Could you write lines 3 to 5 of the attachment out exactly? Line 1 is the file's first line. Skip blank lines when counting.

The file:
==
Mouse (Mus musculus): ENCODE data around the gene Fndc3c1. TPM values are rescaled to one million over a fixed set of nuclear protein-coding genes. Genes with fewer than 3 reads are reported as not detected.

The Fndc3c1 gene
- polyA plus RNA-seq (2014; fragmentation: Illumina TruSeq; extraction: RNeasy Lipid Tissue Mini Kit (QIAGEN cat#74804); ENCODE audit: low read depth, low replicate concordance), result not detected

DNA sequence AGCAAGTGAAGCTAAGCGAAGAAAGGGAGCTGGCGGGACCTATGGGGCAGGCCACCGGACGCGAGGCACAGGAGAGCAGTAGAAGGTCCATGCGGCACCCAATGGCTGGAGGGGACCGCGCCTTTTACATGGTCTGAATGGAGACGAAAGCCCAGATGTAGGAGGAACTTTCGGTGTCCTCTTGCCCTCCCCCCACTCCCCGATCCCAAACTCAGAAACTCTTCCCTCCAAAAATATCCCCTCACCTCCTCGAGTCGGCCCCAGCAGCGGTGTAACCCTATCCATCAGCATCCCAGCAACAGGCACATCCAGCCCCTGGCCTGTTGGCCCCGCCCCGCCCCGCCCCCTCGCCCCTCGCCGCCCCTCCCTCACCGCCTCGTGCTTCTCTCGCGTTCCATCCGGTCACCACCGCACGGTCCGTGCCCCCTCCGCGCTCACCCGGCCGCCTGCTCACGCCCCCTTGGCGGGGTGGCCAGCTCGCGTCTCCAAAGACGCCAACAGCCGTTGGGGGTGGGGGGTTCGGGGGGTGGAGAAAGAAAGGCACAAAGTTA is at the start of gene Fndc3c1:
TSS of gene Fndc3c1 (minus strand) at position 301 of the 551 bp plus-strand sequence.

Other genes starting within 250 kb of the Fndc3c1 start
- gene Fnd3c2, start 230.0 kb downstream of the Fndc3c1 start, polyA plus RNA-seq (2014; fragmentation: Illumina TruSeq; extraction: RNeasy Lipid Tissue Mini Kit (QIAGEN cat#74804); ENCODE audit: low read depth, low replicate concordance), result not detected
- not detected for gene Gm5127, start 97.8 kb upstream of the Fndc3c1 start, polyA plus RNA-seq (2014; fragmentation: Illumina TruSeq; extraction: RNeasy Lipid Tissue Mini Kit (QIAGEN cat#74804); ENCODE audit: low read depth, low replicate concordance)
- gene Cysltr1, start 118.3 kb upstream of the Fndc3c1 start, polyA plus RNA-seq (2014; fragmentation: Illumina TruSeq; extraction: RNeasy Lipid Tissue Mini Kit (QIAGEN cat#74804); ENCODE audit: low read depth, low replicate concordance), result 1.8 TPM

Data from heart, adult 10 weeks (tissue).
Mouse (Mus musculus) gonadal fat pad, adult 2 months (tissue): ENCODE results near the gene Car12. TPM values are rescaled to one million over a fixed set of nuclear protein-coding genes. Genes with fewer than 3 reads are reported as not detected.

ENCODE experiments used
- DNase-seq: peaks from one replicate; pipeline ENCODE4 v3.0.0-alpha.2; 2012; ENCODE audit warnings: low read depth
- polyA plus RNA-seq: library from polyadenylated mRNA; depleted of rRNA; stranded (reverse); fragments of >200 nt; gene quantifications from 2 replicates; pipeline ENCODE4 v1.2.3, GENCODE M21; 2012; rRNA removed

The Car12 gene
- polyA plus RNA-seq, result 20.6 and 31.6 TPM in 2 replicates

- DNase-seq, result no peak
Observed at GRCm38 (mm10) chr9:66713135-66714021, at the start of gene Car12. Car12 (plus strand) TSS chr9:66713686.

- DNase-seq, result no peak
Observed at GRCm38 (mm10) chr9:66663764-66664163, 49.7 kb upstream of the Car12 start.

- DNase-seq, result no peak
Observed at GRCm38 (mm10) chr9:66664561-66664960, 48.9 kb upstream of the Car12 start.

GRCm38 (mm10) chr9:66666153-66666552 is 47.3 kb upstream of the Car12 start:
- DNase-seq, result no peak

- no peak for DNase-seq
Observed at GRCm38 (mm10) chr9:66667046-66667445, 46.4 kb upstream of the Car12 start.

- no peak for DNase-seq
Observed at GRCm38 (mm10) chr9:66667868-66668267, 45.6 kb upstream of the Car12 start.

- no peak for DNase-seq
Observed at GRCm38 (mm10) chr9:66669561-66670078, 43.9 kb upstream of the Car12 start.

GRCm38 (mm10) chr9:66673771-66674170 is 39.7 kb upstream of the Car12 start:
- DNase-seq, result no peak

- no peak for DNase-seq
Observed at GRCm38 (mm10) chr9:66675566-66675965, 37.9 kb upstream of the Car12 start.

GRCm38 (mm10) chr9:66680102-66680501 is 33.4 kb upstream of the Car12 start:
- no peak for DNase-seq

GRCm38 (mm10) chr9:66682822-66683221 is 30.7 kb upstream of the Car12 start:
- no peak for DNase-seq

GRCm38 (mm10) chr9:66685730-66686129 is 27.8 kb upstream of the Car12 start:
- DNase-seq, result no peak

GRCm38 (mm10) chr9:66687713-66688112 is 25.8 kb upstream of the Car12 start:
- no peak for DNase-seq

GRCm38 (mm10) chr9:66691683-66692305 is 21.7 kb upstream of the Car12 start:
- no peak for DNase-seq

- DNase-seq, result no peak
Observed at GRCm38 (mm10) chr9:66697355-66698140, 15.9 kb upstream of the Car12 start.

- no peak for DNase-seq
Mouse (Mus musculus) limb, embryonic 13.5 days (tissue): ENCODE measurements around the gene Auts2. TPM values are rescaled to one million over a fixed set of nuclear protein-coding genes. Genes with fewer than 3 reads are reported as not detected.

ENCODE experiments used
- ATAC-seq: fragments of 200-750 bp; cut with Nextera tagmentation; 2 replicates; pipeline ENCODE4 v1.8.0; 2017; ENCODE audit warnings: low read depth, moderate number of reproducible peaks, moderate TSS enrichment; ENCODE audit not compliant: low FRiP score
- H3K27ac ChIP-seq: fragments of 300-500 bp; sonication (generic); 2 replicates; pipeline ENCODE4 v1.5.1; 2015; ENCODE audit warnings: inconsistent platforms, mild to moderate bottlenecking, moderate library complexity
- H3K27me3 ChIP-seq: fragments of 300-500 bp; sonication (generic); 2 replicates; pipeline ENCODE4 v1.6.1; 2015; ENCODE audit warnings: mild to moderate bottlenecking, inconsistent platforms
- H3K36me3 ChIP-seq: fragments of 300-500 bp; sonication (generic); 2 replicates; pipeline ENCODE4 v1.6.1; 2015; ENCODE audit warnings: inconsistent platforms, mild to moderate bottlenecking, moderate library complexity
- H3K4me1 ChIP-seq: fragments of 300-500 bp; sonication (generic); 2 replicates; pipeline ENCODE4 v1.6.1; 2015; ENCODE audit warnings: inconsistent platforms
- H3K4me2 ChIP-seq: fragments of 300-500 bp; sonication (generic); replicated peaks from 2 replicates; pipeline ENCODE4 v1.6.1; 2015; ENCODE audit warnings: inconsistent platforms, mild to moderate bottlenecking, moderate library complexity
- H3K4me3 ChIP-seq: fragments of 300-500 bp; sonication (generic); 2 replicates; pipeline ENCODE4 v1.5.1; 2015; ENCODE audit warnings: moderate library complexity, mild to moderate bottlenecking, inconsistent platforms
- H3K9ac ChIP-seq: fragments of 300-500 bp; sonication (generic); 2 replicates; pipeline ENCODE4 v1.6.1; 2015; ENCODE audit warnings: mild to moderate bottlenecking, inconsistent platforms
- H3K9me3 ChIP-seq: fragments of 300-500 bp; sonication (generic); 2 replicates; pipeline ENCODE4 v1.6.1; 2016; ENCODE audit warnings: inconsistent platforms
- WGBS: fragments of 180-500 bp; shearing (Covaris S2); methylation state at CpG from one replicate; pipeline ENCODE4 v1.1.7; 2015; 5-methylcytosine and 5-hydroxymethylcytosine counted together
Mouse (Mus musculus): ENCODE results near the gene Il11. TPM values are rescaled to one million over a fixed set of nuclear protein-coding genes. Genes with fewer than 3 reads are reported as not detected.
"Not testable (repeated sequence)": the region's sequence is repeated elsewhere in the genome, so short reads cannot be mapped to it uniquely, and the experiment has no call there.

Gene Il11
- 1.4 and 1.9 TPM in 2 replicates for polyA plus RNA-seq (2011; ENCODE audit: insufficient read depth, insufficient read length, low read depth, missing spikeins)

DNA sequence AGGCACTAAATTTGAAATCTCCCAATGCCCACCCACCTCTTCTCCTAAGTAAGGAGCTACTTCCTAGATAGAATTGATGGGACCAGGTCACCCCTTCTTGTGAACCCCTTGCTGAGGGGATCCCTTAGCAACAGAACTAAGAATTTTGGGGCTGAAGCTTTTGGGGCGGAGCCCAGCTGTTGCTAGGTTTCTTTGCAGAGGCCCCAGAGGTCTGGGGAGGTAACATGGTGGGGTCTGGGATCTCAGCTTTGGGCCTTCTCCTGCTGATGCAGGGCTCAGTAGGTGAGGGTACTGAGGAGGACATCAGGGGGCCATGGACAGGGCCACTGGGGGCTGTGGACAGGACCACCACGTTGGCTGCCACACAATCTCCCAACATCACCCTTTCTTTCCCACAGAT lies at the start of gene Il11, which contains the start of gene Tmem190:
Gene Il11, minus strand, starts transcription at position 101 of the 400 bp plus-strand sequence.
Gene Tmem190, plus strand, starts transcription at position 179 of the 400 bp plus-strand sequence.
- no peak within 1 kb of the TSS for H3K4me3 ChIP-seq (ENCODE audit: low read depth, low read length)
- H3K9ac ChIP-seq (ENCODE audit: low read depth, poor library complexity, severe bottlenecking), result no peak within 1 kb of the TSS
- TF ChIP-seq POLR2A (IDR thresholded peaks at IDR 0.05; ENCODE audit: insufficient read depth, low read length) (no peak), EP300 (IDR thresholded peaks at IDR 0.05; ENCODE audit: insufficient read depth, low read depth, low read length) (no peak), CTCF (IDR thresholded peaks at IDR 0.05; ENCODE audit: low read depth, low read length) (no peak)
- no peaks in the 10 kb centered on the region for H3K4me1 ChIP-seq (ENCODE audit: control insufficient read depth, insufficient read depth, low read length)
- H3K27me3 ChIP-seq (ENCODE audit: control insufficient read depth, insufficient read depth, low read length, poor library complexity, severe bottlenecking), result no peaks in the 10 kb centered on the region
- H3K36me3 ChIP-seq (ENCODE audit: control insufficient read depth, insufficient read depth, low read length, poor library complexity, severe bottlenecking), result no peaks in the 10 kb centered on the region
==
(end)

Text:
- polyA plus RNA-seq (2014; fragmentation: Illumina TruSeq; extraction: RNeasy Lipid Tissue Mini Kit (QIAGEN cat#74804); ENCODE audit: low read depth, low replicate concordance), result not detected

DNA sequence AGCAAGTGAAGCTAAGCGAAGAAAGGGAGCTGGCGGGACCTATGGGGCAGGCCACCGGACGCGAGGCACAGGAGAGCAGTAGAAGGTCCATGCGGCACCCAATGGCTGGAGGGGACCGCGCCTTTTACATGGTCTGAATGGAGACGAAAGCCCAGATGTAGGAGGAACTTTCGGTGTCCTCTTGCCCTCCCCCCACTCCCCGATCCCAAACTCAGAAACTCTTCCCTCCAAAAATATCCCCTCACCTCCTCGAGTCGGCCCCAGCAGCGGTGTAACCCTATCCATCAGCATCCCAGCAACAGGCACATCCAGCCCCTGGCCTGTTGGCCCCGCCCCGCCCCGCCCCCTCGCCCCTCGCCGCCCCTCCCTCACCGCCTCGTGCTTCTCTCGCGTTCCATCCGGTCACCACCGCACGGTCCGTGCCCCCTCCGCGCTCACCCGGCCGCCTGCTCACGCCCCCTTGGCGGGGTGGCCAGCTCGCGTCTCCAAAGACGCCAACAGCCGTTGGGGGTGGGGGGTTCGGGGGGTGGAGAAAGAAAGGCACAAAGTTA is at the start of gene Fndc3c1:
TSS of gene Fndc3c1 (minus strand) at position 301 of the 551 bp plus-strand sequence.